This note summarizes the Bank of Canada’s annual reassessment of potential output growth, conducted for the April 2017 Monetary Policy Report. Potential output growth is projected to increase from 1.3 per cent in 2017 to 1.6 per cent by 2020.
In this note, we provide a brief comparison of the recent developments in the labour markets in Canada and the United States. Our analysis indicates that slack remains in the Canadian labour market, while the US labour market is close to full employment.
This note estimates potential output growth for the global economy through 2019. While there is considerable uncertainty surrounding our estimates, overall we expect global potential output growth to rise modestly, from 3.1 per cent in 2016 to 3.4 per cent in 2019.
The spread between the yield of a corporate bond and the yield of a similar Government of Canada bond reflects compensation for possible default by the issuing firm and compensation for additional risks beyond default.
This analytical note examines how much of the systematic variation in the Canadian dollar is attributable to its sensitivity to commodity prices. We introduce a new “oil” portfolio that captures systematic variations when the exchange rates of commodity exporters and commodity importers move in opposite directions.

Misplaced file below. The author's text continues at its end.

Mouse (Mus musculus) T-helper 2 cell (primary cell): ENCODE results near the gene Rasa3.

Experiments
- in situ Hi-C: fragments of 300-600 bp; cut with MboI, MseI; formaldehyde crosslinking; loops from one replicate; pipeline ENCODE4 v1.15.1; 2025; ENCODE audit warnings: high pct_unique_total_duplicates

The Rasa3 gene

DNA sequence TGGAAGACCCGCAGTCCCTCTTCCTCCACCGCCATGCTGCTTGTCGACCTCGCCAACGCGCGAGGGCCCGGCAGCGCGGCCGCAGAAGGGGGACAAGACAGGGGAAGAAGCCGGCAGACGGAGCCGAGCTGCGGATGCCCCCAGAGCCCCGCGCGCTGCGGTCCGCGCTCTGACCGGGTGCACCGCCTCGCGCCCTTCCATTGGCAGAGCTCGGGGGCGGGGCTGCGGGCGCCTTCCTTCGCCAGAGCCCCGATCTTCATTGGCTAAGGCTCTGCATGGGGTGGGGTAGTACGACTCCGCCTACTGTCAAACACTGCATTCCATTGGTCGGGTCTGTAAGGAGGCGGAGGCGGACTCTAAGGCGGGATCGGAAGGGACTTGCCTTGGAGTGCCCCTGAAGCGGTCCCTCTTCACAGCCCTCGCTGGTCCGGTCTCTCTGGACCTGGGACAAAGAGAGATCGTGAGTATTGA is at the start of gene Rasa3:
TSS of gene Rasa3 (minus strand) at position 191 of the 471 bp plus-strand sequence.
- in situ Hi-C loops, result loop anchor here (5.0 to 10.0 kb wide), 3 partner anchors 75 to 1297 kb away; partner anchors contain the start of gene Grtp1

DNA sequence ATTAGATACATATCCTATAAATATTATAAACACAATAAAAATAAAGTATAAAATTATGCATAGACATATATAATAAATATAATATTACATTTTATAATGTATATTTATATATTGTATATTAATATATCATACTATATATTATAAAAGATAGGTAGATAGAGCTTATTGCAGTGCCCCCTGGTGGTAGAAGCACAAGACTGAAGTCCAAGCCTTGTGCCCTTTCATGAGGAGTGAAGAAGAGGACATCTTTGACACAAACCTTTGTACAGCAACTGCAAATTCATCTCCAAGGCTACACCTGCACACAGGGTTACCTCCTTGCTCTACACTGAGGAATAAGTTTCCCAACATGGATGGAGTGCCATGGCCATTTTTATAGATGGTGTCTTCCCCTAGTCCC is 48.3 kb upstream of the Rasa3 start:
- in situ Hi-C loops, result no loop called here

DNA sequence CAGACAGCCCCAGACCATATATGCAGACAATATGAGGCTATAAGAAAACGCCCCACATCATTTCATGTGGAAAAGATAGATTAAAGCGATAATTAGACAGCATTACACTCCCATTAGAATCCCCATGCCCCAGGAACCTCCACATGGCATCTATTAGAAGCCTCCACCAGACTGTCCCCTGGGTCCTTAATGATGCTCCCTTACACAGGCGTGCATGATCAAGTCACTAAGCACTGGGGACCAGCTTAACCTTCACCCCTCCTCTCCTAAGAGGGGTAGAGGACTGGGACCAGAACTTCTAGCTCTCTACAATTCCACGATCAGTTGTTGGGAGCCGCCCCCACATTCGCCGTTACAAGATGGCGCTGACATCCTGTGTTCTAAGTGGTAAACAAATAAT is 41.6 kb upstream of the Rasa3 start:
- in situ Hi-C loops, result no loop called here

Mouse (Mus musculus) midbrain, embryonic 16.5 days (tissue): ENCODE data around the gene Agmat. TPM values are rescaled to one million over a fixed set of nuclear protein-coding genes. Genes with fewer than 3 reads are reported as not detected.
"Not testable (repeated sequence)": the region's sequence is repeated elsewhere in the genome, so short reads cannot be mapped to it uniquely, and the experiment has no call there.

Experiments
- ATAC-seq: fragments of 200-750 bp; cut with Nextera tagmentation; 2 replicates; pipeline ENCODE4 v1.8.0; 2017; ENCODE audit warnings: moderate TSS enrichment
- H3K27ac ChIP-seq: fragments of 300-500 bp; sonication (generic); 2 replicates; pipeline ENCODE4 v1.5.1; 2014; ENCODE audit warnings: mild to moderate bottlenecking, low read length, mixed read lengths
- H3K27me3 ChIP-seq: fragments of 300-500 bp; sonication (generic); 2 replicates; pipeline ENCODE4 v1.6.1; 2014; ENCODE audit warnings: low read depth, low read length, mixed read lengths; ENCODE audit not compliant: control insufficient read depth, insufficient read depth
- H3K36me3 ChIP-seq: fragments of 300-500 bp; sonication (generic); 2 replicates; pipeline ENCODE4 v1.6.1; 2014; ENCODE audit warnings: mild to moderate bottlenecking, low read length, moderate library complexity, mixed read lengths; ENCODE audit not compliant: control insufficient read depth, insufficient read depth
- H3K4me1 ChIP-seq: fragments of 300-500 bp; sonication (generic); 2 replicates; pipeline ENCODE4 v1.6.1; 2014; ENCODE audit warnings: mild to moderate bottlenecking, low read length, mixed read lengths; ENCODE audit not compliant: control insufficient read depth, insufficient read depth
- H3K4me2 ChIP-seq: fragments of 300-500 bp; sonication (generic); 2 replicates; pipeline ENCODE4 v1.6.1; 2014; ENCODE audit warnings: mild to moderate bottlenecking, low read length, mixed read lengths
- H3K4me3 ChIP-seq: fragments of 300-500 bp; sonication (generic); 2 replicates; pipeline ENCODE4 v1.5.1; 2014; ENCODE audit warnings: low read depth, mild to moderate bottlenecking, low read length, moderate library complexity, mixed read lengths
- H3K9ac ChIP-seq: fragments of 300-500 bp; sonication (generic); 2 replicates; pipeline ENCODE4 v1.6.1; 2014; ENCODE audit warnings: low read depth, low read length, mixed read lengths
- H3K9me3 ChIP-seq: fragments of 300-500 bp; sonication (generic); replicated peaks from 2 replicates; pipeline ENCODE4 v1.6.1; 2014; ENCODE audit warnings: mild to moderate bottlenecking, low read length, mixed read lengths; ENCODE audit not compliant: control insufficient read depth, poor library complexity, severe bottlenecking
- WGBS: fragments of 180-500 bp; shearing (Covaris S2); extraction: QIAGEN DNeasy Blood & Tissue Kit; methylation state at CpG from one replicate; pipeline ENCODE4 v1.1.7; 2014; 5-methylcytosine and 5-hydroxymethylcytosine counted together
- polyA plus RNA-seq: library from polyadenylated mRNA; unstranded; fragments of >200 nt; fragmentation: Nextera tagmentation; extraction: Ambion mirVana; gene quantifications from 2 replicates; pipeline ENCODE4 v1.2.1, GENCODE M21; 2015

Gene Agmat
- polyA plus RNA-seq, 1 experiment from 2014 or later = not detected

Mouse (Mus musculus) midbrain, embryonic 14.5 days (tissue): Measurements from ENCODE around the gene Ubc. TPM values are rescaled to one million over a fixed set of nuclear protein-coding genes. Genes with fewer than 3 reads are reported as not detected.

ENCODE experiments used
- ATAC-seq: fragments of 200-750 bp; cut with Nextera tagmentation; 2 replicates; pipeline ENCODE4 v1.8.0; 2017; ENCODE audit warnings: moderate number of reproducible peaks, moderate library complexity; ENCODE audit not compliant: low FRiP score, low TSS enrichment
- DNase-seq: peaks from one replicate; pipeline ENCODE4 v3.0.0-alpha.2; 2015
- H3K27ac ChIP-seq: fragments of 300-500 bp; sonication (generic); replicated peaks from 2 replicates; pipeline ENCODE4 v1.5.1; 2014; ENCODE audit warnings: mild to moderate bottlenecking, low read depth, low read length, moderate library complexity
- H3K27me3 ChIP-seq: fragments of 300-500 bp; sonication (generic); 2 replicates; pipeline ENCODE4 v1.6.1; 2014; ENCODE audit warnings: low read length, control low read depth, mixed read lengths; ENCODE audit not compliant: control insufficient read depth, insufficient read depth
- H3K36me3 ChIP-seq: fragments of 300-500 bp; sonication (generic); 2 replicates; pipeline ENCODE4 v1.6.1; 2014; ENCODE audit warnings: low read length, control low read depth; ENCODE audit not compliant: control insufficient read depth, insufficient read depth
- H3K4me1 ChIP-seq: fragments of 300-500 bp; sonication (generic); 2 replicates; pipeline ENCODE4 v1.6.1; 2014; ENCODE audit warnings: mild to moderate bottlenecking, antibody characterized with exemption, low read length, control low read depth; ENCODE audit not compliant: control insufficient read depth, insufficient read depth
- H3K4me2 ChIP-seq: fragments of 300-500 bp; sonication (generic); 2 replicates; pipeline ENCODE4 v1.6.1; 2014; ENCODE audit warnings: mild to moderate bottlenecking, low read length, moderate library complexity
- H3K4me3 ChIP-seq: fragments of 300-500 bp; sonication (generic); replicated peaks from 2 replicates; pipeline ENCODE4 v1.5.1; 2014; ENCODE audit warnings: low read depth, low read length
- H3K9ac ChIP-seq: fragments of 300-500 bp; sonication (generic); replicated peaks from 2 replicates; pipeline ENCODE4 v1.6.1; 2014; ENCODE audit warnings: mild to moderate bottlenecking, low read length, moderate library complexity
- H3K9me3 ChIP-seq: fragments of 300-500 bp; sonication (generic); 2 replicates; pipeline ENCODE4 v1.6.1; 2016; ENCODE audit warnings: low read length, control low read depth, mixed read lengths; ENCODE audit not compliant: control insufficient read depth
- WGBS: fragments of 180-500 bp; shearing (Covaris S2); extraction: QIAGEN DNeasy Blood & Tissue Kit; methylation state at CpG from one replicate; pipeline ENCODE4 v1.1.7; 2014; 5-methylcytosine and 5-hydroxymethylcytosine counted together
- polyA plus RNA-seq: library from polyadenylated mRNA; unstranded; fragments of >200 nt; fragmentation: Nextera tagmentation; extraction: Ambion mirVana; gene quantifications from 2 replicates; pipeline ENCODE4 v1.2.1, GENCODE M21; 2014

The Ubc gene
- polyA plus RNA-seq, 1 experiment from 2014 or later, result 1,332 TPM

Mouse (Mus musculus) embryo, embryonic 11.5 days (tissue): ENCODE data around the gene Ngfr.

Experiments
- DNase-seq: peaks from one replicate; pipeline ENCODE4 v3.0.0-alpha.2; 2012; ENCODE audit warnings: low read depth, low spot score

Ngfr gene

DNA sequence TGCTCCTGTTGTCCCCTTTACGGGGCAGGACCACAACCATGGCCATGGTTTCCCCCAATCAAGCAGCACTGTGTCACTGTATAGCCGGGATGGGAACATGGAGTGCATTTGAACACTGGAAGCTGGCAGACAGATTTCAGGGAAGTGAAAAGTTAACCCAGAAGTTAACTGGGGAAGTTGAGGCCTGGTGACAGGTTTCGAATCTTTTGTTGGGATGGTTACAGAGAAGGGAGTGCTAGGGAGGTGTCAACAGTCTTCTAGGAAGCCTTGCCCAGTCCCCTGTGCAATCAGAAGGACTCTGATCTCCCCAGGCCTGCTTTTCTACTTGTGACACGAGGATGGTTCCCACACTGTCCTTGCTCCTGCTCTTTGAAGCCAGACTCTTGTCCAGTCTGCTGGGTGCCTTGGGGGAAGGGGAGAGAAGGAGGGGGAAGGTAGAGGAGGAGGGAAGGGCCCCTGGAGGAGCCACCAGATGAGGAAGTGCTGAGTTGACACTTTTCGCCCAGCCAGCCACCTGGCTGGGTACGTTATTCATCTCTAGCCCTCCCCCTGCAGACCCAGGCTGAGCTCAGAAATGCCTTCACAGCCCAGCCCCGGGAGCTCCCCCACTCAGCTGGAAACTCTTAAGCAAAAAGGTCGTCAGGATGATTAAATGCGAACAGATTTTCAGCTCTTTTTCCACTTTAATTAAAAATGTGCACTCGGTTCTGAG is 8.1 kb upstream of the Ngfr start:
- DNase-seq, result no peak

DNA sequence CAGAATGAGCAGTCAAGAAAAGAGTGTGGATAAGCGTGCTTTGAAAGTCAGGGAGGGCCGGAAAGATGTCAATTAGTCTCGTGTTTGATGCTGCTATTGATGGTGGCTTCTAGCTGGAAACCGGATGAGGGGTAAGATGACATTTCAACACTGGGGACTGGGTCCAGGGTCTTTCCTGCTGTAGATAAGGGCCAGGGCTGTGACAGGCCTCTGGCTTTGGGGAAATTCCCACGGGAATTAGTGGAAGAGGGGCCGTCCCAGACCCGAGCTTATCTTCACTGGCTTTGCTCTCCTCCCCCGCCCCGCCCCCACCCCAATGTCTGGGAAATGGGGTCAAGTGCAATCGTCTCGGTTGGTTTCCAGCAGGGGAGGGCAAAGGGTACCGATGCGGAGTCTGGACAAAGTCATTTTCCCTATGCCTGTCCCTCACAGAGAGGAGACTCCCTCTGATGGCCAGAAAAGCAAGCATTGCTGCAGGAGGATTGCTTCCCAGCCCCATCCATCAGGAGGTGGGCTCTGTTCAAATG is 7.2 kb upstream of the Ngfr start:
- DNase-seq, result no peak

In this analytical note we show that the share of the systematic variations in the Canadian dollar has risen significantly in the past two decades. Systematic variations in the exchange rate are shared with other currencies. This parallels the equity market, where variations in the price of a given stock are shared with variations in the prices of other stocks.
Conventional models imply that central banks aiming to raise inflation should lower nominal rates and thus stimulate aggregate demand. However, several economists have recently challenged this conventional wisdom in favour of an alternative “neo-Fisherian’’ view under which higher nominal rates might in fact lead to higher inflation.
Between mid-2014 and early 2016, oil prices fell by roughly 65 per cent. This note documents the channels through which this oil price decline is expected to affect the global economy. One important and immediate channel is through higher expenditures, especially in net oil-importing countries.
During the period of 2008 to 2012, the rules for government-backed mortgage insurance were tightened on four occasions. In this note, we estimate the effects through a simple econometric exercise using a vector error-correction model (VECM).